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  Global Viewpoint



Martin van Creveld, a professor at Hebrew University in Jerusalem, is considered one of the world's most eminent experts on military history and strategy. His books include "The Sword and the Olive: A Critical History of the Israeli Defense Force" (1998) and his widely influential 1991 book, "The Transformation of War."

By Martin van Creveld

JERUSALEM — Just two months after the congressional elections, both Republicans and Democrats are positioning themselves for the next round. With President Bush (still) at their head, Republicans want to win a “victory” in Iraq so as to have the business there done with by the time people go to the polls again. With nobody in particular at their head, the Democrats would like the war to end in such a way, and at such a time, as to reflect the worst possible light on the Republicans.

However, they will almost certainly not follow up on the proposal of Sen. Ted Kennedy, D-Mass., and a few others that funds for the war be cut and the troops be brought home. In this respect, if in few others, Iraq is not Vietnam. However critical Americans may be of President Bush, unlike 40 years ago they feel duty bound to “support the troops.” To this extent, Bush has his opponents just where he wants them to be.

Paying the price of this tug of war are the U.S Armed Forces. Back in 2003, they took only three weeks to capture Baghdad — no great feat, because all they did was step on a very small opponent who had already been stepped on once before. With 130,000 troops in the country, they quickly became involved in a guerrilla war that they could not win. Given practically all experience in this kind of war from 1945 on, neither is there much of a chance that they may win it in the future.

The causes behind the American failure are, by now, well known. Geographically, Iraq is a not a small country. It has a large population, extensive regions containing very complicated, hard-to-fight-in terrain, and long borders with other countries that cannot be sealed; just the kind of environment that, according to Clausewitz, guerrillas need. Add plentiful weapons and a practically endless supply of men trained in using them — both of them, left over from Saddam's time — and the result is a mixture that simply cannot be beaten. To make things worse, for every American who speaks Arabic, there are a thousand Iraqis who know at least some English. Talk about that all-important factor in war, information!

According to Gen. David Petraeus, whom President Bush has just appointed his new commander in Iraq, to win a counterinsurgency it is necessary to have at least 20 combat soldiers per 1,000 inhabitants. However, Baghdad alone has six million people; Iraq as a whole has four times as many. Sending in another 20,000 men as Bush has called for this week will not even bring the U.S close to that ratio. All it will do is gut the U.S Army, Marine Corps and National Guard even more than has been the case already.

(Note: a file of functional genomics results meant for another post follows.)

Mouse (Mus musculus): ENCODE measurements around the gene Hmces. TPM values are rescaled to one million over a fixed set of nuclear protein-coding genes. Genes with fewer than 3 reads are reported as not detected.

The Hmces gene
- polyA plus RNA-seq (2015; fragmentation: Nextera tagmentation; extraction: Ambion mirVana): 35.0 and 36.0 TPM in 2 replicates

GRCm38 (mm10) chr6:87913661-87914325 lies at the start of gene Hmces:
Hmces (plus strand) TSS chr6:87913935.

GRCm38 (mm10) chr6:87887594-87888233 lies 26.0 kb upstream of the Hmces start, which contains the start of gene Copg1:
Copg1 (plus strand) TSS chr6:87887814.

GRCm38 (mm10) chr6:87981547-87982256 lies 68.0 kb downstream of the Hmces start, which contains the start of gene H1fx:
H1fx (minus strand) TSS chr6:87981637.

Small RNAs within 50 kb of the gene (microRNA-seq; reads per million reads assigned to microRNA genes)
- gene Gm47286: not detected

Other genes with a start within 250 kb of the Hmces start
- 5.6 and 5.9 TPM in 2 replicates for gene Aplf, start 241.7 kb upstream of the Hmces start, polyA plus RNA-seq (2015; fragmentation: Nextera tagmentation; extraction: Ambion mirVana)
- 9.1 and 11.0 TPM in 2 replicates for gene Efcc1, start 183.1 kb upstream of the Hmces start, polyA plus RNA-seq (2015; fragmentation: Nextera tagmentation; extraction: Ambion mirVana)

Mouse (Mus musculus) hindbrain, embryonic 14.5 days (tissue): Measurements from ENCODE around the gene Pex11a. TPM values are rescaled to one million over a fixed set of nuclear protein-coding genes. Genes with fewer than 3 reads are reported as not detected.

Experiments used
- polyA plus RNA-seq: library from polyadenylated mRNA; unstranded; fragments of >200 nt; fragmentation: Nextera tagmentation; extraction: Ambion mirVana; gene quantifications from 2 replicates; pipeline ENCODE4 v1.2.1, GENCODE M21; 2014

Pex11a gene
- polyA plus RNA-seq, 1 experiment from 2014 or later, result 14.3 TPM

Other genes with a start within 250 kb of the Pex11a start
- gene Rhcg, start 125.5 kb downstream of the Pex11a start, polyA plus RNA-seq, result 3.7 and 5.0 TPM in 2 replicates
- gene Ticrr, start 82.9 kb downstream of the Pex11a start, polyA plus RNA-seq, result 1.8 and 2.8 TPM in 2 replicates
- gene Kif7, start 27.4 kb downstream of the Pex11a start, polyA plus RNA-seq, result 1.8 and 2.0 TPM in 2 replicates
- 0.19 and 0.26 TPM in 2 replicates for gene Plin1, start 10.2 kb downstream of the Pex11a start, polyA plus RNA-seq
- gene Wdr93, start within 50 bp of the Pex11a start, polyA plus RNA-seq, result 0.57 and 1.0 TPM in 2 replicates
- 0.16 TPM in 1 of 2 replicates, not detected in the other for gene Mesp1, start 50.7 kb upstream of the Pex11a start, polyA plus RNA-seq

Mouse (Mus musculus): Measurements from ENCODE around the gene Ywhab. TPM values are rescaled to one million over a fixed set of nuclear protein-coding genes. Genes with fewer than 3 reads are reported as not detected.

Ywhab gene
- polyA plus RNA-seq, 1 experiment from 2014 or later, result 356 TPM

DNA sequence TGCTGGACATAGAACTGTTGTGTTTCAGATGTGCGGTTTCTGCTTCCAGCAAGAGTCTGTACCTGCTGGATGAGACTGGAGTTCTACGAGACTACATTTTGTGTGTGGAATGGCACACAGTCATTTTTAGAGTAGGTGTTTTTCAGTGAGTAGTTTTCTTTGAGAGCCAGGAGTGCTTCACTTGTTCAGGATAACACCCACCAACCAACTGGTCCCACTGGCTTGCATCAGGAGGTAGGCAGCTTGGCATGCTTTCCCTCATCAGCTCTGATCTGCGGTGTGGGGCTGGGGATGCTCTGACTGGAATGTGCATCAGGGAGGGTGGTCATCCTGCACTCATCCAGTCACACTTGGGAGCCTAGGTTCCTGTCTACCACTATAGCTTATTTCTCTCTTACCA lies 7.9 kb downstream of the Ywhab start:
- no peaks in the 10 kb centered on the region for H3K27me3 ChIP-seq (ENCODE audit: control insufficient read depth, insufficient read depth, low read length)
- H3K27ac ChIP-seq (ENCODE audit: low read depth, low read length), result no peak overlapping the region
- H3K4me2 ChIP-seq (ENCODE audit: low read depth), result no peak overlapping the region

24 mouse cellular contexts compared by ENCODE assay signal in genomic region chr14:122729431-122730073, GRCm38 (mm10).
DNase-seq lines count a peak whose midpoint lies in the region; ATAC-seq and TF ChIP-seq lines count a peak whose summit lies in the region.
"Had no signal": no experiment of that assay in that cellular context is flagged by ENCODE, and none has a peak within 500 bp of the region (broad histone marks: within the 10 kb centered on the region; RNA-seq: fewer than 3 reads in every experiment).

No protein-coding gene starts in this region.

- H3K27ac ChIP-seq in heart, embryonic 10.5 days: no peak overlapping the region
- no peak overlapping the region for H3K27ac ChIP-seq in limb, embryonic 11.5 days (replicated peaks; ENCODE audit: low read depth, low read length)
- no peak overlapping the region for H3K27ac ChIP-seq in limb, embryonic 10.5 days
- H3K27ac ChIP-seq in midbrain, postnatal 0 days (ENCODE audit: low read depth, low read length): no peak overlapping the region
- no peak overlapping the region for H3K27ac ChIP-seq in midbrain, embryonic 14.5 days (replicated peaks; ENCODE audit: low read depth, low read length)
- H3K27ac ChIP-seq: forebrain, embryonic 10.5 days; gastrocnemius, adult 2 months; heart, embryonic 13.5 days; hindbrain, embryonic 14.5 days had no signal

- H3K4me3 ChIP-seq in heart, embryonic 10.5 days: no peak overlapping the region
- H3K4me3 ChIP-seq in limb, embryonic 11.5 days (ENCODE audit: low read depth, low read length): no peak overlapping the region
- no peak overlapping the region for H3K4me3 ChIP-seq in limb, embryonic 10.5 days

Nor is there any chance, as President Bush seems to hope, that Iraqis will make up the difference. In view of their past performance in war, plenty of bad things have been said, and should be said, of Arab armies and police forces. However, in the art of keeping down their own populations, they are absolutely without peer; witness the long-time stability of dictatorial regimes such as those of Hosni Mubarak, Muammar el-Qaddafi, Bashar Assad, and, until he was toppled, Saddam Hussein. When it comes to counterinsurgency, in comparison with their “students,” Americans are rookies barely weaned off their mothers' milk.

The problem is that the newly constituted Iraqi army and police force are rent by internal divisions. Iraq’s own government is seen as so dominated by the Americans that it hardly counts. Sunni troops cannot be trusted to fight Sunnis. Shiite troops will not fight Shiites. While both Sunni and Shiite troops will gladly massacre people belonging to the other sect, neither are ready to die for the Americans — nor, since most Iraqis want the Americans to leave, is there any reason why they should. In any case, many Iraqi army and police units only exist on paper. Very often their men desert, taking their training and their weapons with them.

Nor, finally, is there any chance of Iraq's neighbors, primarily Syria and Iran, pulling America's chestnuts out of the fire as the Iraq Study Group suggested. Assad in Damascus might like to help — at a price, of course — but the country he leads is too small and weak to have much of an impact on events. Mahmoud Ahmadinejad in Tehran might be able to help, but in quarrelling with him over nuclear weapons and almost everything else, President Bush gives him absolutely no motive for doing so. All these ideas are just soap bubbles floating in the air. Some have burst already, others assuredly will.

Briefly, in sending more troops to Iraq, President Bush hopes to save the Republican Party while cleverly exploiting the Democrat's hesitancy and weakness. He is, however, also throwing good money — to the extent that, these days, dollars are good money — after bad. Regardless of Gen. Petraeus’ undoubted determination and skill, there can be no question how the war will end: namely, with U.S troops withdrawing from Iraq and re-positioning themselves in Kuwait, in some of the Gulf States, and perhaps in Jordan as well. And the sooner they do so, the fewer casualties they will take.